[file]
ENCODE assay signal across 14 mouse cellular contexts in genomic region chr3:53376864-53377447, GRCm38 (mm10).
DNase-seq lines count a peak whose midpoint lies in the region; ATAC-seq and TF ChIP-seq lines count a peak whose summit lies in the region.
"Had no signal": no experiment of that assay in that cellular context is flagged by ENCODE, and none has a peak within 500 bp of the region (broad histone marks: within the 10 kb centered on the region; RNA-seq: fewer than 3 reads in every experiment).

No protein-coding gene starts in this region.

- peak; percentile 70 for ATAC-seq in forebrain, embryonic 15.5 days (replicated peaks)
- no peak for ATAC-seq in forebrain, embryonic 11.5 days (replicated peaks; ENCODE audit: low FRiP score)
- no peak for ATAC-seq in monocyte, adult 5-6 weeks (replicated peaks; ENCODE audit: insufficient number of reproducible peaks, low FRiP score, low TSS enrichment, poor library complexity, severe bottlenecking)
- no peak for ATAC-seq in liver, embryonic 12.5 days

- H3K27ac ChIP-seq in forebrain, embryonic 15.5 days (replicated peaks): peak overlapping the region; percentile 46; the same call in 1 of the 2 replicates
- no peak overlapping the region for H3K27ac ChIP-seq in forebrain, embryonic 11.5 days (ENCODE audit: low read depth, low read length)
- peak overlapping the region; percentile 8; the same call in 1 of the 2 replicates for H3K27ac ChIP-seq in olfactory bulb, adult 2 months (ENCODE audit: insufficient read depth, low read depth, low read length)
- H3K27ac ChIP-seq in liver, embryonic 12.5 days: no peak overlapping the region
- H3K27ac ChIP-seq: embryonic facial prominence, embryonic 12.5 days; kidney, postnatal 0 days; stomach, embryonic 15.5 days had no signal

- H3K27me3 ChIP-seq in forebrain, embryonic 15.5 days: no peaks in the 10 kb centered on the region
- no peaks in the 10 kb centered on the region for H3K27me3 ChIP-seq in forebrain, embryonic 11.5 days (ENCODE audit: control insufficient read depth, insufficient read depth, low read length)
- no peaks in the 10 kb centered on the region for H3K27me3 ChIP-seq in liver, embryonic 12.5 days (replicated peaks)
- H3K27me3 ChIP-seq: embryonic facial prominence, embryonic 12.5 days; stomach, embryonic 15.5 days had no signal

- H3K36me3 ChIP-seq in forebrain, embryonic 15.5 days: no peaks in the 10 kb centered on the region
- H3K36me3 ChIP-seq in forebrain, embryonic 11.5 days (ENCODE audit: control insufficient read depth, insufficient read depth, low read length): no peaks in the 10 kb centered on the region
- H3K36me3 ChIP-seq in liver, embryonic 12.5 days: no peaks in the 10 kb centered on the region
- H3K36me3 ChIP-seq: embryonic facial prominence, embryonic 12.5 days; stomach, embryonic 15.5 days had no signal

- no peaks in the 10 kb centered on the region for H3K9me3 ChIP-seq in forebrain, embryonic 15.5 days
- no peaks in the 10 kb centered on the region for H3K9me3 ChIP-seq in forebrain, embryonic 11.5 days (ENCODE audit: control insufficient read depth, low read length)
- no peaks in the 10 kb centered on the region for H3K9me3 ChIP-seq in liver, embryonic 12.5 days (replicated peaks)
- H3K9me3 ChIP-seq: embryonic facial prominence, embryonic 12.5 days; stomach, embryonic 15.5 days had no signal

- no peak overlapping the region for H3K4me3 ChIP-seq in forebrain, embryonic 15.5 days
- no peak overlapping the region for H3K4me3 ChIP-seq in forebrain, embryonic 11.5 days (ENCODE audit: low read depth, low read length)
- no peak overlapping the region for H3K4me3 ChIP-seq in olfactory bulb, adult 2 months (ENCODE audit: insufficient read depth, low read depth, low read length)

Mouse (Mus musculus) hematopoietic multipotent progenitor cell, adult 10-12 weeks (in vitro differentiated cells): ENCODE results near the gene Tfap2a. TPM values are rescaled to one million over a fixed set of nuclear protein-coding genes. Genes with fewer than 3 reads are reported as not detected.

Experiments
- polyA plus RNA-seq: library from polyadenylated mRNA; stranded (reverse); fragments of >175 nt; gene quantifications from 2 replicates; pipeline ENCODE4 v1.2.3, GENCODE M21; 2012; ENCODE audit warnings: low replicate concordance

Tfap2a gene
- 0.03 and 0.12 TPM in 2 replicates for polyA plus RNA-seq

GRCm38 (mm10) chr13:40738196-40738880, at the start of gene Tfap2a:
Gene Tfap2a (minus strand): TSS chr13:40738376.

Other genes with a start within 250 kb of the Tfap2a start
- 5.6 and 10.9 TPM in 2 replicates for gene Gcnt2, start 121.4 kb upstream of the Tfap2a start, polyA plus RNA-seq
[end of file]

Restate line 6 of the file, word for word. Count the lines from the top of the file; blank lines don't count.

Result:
- no peak for ATAC-seq in forebrain, embryonic 11.5 days (replicated peaks; ENCODE audit: low FRiP score)